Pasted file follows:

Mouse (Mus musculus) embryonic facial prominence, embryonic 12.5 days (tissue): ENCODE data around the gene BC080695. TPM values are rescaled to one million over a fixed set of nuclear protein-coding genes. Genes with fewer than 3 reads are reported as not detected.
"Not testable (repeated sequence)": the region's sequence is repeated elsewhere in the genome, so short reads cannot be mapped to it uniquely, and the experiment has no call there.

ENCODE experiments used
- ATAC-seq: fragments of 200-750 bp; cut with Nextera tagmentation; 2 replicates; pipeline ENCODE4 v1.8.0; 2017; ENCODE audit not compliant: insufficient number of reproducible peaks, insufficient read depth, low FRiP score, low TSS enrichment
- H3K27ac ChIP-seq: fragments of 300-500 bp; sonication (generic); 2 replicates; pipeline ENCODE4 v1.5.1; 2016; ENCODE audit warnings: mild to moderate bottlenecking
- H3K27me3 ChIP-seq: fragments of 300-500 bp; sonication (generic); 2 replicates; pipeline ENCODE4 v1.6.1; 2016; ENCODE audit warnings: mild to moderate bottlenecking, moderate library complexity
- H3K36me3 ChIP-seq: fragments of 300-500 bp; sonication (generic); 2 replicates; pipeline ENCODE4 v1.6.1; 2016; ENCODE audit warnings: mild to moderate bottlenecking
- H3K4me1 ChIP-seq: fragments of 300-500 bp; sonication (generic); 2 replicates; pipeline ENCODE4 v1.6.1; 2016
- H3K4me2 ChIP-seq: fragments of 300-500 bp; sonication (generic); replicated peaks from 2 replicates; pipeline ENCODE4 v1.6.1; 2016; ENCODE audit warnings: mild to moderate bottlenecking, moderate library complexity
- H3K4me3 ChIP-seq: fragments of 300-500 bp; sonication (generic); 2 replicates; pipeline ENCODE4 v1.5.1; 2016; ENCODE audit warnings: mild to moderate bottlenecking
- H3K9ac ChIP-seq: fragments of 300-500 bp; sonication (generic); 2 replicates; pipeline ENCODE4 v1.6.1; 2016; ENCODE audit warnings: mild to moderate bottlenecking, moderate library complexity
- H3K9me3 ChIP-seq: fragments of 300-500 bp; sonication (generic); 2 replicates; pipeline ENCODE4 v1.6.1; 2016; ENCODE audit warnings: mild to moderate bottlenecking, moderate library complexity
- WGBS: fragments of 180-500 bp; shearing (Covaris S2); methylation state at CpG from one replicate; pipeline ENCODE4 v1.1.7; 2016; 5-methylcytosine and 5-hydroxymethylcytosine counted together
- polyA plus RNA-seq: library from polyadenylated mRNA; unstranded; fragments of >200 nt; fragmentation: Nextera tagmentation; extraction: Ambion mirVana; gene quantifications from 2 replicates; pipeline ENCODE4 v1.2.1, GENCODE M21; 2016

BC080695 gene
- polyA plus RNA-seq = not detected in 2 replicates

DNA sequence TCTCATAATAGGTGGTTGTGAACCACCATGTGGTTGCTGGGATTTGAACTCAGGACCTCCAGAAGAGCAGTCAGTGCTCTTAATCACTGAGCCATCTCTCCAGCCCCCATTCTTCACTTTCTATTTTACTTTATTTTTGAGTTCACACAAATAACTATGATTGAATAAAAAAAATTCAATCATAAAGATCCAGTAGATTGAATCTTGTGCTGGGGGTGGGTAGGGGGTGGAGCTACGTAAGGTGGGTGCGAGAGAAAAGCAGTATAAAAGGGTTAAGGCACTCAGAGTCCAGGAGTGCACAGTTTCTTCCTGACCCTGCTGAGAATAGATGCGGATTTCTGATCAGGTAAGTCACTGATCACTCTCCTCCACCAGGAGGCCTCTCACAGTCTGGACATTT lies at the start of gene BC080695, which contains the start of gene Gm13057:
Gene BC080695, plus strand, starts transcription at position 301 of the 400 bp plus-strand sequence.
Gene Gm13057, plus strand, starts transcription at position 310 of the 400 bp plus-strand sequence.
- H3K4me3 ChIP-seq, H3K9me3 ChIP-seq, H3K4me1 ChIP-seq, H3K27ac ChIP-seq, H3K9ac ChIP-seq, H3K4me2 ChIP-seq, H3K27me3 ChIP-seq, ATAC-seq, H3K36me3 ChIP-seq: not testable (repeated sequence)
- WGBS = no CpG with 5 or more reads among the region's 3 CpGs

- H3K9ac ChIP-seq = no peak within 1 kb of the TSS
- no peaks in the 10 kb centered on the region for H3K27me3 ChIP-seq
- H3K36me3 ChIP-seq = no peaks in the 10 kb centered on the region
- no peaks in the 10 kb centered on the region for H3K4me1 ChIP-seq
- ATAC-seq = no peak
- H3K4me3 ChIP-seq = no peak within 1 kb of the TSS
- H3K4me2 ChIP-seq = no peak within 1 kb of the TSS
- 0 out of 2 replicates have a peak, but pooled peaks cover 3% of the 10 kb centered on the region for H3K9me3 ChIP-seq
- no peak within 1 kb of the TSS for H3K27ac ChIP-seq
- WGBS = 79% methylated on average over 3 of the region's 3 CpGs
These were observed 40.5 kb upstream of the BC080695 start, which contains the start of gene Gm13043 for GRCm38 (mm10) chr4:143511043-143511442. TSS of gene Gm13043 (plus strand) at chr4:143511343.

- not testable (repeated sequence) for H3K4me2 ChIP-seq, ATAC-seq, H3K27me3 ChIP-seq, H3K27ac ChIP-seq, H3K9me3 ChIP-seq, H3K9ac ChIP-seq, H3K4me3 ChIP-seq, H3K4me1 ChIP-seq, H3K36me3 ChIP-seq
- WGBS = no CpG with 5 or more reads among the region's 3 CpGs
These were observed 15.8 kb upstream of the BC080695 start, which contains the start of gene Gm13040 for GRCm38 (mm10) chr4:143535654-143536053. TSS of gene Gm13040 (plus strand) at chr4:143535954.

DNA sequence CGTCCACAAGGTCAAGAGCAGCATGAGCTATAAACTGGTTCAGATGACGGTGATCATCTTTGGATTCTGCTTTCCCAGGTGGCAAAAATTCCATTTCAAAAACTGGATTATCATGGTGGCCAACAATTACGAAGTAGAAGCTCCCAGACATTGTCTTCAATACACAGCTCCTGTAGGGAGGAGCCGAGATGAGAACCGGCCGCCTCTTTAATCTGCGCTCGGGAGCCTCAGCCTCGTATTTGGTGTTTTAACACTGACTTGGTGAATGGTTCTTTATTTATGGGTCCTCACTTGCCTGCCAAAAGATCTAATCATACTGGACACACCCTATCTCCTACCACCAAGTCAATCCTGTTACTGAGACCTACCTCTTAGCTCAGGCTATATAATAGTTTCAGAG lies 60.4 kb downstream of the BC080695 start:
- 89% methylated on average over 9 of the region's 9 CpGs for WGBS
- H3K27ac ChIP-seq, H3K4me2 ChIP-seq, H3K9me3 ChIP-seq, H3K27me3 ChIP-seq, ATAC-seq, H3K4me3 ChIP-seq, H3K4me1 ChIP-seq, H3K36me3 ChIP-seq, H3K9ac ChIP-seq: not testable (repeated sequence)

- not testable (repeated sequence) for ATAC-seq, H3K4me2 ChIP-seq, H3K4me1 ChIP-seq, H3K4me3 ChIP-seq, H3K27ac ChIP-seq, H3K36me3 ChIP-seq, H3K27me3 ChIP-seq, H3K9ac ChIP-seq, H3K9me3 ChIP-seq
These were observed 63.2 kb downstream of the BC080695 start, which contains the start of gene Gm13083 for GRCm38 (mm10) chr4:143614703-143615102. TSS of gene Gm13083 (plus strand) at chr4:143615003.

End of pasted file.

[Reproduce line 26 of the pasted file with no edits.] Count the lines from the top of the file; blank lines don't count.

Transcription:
- ATAC-seq = no peak